Points of Interest

What’s Left of the Abandoned Ferny Grove-Dayboro Rail Line, Qld

The Ferny Grove to Dayboro Branch Rail Line holds a fascinating place in Queensland’s rail history. The remnants of this historic rail line on Brisbane’s north-western outskirts evokes nostalgia of an era when steam trains chugged through scenic landscapes, leaving an indelible mark on Queensland’s history.

In the early 1900s this area at the eastern base of the D’Aguilar Range was prospering as farming and timber logging country, but roads were very rudimentary, which made getting produce to markets in Brisbane and beyond very challenging.

The Ferny Grove Rail Station opened in 1918 and the branch line to Dayboro was completed in 1920, providing transportation for passengers and freight. As time went by, there was an increase of motor vehicles and improved roads, causing rail usage to decline. This particular line ceased operating in 1955, a similar time to other branch lines located around Queensland. At this time there was broad rationalization by the Queensland Government of its rail network.

We follow the abandoned rail line (or what remains of it) from Dayboro into Ferny Grove, which is where the original branch line started.

Dayboro – the end of the line! The rail reached Dayboro in September 1920, providing a vital link for the local community by connecting them to nearby areas.

Armstrong Creek was a farming district. In 1931 rail motor services were introduced, and weekend excursion trains often brought picnic groups to this station.

Kobble Creek was predominately a dairy farming community with some banana and pineapple farming on the surrounding hillsides. There was also timber logging in the area. The Dayboro branch line reached Kobble Creek in 1919.

Samsonvale Rail Station is now under water in what is now Lake Samsonvale, a catchment area for the North Pine Dam.

Mount Samson rail platform remains can still be seen in the small village beside the present Samsonvale and Districts Public Hall.

Closeburn Rail Station was originally called Cedar Creek Station but was renamed in 1931 to Closeburn Station.

Nothing remains of Yugar Rail Station, however the Yugar Rail Tunnel can still be accessed via the Currawong Rail Trail, about 800 metres in length each way. The tunnel is now home to a colony of bent-winged bats that are used for University of Queensland study purposes. There is no access inside the tunnel. The tunnel length is approximately 1.8km, the longest rail tunnel in the Pine Rivers area. Yugar was once a heavily forested area with limited access due to its surrounding steep ranges. Timber, dairy and bananas were the main sources of income for those who resided in this area in the early 1900s.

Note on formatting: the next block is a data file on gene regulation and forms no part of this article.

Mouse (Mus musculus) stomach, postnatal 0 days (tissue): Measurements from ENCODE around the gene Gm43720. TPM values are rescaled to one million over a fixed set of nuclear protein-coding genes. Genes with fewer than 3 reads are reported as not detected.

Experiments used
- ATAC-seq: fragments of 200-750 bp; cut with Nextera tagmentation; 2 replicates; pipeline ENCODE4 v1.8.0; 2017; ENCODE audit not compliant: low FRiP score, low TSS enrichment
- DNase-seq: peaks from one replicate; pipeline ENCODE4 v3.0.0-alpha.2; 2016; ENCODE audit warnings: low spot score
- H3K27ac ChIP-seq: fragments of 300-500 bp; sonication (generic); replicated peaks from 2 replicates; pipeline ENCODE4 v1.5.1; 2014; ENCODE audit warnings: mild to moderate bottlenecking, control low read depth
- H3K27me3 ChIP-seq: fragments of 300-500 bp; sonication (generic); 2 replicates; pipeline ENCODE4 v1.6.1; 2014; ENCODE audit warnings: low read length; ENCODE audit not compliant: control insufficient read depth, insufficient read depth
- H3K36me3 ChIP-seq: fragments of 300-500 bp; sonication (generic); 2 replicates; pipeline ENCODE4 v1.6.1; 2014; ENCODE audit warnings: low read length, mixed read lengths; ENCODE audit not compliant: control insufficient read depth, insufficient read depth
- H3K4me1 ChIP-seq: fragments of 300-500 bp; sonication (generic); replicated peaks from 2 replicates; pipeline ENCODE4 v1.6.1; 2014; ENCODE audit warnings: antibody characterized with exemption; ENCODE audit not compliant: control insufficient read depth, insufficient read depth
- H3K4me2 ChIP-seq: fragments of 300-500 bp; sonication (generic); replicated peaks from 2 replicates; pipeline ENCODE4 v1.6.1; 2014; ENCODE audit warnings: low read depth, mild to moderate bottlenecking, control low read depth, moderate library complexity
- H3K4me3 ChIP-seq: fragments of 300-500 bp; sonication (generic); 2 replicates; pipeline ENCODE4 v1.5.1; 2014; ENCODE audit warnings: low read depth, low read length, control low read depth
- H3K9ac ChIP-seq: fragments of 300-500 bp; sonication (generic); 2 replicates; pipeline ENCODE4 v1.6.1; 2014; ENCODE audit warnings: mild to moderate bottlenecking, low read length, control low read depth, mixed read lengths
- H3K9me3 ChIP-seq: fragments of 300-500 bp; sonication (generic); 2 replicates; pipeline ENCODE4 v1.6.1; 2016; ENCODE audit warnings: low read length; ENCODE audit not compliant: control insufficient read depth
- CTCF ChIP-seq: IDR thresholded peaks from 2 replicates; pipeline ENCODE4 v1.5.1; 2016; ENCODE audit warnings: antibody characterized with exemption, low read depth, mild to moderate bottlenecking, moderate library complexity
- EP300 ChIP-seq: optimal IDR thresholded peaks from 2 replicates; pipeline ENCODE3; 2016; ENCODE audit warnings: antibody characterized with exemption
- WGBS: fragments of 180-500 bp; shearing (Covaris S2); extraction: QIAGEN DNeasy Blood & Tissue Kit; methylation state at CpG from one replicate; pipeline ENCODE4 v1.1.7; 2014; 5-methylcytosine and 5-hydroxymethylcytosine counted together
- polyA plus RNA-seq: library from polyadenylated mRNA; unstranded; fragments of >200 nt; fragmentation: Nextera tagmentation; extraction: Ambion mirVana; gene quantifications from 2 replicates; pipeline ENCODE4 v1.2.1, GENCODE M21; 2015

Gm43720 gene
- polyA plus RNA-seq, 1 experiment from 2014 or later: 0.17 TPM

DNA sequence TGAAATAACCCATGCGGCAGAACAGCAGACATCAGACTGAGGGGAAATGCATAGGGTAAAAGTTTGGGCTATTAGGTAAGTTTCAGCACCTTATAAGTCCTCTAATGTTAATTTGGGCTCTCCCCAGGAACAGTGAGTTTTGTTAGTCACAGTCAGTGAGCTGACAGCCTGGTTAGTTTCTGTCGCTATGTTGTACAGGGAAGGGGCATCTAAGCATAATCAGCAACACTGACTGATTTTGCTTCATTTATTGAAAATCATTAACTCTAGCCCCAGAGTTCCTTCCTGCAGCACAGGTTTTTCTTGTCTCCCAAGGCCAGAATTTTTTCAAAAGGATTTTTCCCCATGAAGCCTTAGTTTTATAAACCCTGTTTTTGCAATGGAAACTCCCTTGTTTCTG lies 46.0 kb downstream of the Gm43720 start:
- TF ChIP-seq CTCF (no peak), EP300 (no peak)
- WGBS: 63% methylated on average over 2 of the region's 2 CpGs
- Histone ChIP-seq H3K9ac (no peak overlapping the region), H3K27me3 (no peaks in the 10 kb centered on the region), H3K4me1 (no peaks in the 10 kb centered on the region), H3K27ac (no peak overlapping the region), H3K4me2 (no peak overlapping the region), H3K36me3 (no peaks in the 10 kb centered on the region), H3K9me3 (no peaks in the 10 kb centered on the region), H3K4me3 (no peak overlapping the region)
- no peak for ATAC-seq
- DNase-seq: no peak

Samford Rail Station was located in what is now the business heart of Samford village. The old rail station is now home to the Visitor Information Centre. The rail line from Ferny Grove to Samford opened mid-1918. The establishment of the station prompted several scattered businesses to relocate nearby. It is still a busy little commercial centre to this day.

Camp Mountain Rail Station opened in 1918 as part of the extension to Samford. It served as a vital transportation hub for the local community. There was a quarry located in this area and between 1921 and 1923, quarried granite was transported via rail into Brisbane near the Roma Street rail yards. These large granodiorite blocks were used for the foundations of the Brisbane City Hall.

In 1947 Camp Mountain was the location of Queensland’s worst ever railway accident, resulting in 16 deaths, including the driver and the fireman. Another 38 people were injured. The ill-fated train was chartered by the social and recreation club for employees of the Department of Trade and Customs. This train carried around 215 passengers, mostly employees and their families, who were hoping to celebrate the Labor Day public holiday with a picnic at Closeburn. Sadly, this accident occurred on the way to Closeburn. To find out more about this rail tragedy, a video titled ‘A screeching across the paddocks – the Camp Mountain rail disaster‘ by Moreton Bay Regional Libraries and Queensland Rail is available on YouTube.

Ferny Grove Rail Station is still open today and is the ‘end of the line’. In 2012 the Station underwent a significant upgrade as part of the Keperra-Ferny Grove duplication project which included: relocating the platform; construction of a new station building; expansion of the car park. Stage 2 of the commuter carpark is now underway and is due for completion in 2025. It is a huge carpark!

You can view our YouTube video on this link – https://youtu.be/P9vRFqOePQA

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If you are a rail buff, you may enjoy our Muntapa Rail Tunnel, Qld video – https://youtu.be/RoW0UjDUZzU

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